8.30 – 9.00 Friedrich feuerhake - Digital Pathology enables integration of spatial immune cell patterns into systems medicine
Computational pathology approaches to detection, quantification, and spatially resolved evaluation of immune cells have significantly broadened the scope and the predictive potential of biopsy-based scoring of immunological responses. Beyond the immediate advantage of increasing robustness and scalability, there are new opportunities for standardization and for discovery of biologically relevant immune cell patterns. A particular medical need for such innovative approaches is the comprehensive spatial profiling of tumor-infiltrating lymphocytes in cancer. The lecture will address the current state of computer-assisted evaluation of inflammatory changes in the context of different pathological conditions. It will provide examples of interpreting the “snapshot” of a biopsy in the context of mathematical models that reflect dynamics of underlying disease mechanisms. Computational pathology is an enabling technology that paves the way for large-scale analysis of immune cell densities, their spatial patterns, and comprehensive distance metrics. This can be integrated into systems immunology approaches in cancer and transplantation medicine.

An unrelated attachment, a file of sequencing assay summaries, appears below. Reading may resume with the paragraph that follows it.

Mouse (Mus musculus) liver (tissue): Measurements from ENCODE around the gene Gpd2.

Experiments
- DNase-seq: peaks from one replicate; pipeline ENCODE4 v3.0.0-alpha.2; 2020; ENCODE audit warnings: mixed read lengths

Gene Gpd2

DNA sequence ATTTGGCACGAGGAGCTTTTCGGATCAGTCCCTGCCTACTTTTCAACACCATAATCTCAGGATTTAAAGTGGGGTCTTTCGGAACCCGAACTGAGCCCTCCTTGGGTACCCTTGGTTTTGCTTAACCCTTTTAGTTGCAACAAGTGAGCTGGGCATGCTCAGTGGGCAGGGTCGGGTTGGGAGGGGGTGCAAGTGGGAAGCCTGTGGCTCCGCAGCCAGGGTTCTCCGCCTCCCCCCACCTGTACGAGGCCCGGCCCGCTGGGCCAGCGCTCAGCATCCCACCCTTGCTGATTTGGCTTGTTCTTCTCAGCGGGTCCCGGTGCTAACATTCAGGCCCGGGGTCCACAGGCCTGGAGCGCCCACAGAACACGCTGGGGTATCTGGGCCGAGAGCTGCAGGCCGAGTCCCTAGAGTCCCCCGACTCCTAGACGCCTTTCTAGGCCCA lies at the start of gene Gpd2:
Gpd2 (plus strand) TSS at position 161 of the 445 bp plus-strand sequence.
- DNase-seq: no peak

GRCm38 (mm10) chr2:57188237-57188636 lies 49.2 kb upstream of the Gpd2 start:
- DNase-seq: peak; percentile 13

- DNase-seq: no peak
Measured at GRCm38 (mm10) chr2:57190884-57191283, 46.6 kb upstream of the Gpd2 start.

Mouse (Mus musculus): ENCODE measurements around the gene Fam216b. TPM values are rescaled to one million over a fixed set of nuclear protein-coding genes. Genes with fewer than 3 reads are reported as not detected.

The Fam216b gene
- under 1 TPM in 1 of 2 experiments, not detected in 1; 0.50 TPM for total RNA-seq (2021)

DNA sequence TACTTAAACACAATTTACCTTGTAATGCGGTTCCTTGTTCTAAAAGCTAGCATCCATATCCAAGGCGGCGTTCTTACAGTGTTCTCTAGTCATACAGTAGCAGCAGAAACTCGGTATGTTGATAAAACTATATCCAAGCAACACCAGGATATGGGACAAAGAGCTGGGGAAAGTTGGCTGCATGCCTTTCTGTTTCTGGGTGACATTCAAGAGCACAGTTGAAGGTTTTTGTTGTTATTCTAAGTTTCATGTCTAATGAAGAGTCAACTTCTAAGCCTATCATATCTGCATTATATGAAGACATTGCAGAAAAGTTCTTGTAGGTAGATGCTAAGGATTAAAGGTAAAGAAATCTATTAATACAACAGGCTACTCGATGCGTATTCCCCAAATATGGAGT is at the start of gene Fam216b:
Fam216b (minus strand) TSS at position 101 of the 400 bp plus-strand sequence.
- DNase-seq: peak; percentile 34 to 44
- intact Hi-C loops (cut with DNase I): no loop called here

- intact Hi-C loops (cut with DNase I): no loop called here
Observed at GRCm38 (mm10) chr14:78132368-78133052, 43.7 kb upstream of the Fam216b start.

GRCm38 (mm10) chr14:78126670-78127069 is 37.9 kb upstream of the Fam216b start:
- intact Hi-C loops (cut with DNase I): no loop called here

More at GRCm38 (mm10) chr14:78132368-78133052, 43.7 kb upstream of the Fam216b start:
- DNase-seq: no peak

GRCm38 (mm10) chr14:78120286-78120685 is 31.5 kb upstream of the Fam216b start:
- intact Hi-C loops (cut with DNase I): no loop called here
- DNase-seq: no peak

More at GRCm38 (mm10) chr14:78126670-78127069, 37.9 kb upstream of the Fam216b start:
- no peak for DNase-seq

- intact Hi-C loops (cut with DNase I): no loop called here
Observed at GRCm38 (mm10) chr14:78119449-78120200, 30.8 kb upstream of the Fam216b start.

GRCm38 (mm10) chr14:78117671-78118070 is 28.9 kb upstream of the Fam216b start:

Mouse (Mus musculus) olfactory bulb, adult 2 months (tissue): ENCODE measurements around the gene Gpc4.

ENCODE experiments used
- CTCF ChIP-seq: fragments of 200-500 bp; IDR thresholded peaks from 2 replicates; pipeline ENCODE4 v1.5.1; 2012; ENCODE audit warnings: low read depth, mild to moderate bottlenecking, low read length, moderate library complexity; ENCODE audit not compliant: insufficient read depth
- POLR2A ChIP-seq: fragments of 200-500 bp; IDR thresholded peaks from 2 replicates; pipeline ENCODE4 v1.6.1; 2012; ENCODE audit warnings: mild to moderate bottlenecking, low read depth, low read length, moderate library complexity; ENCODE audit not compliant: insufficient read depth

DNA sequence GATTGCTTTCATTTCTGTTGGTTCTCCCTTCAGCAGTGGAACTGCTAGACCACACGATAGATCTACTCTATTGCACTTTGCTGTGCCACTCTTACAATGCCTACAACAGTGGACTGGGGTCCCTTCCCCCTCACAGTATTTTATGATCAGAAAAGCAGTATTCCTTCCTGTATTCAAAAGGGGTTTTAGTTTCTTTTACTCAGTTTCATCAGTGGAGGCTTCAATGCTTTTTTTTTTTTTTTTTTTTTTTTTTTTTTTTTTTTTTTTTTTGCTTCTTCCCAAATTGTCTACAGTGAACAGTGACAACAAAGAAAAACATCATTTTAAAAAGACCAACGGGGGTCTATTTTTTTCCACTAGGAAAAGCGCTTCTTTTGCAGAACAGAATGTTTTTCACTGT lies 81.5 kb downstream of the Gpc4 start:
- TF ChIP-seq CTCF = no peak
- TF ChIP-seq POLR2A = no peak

CV Friedrich Feuerhake, M.D., is head of the Digital Pathology group, associate professor, and attending neuropathologist at the Department of Pathology Hannover Medical School, Germany. His medical training included Internal Medicine, Microscopic Anatomy, Surgical Pathology and Neuropathology in Hanover, Munich, and Freiburg, Germany. His scientific interest in immune responses to cancer started during his postdoctoral fellowship at the Lymphoma Group of the Dana-Farber Cancer Institute, Boston, MA, where he was involved in the identification of a diffuse large B-cell lymphoma subtype characterized by a “Host Response” signature. His research focus is on translational biomarker research. In a former position (2008-2012) as head of the Experimental Pathology team at Roche Pharma Research and Development, Munich, Germany, he was involved in discovery and development of tissue-based companion biomarkers prototypes and explored innovative approaches facilitating immune cell evaluation in immuno-oncology in industry-driven projects. Since he returned to academic research in 2012, he has been working in different disease-overarching projects to integrate computational pathology into systems medicine approaches to transplantation, immunology, and cancer research and coordinates a national and European systems medicine consortium.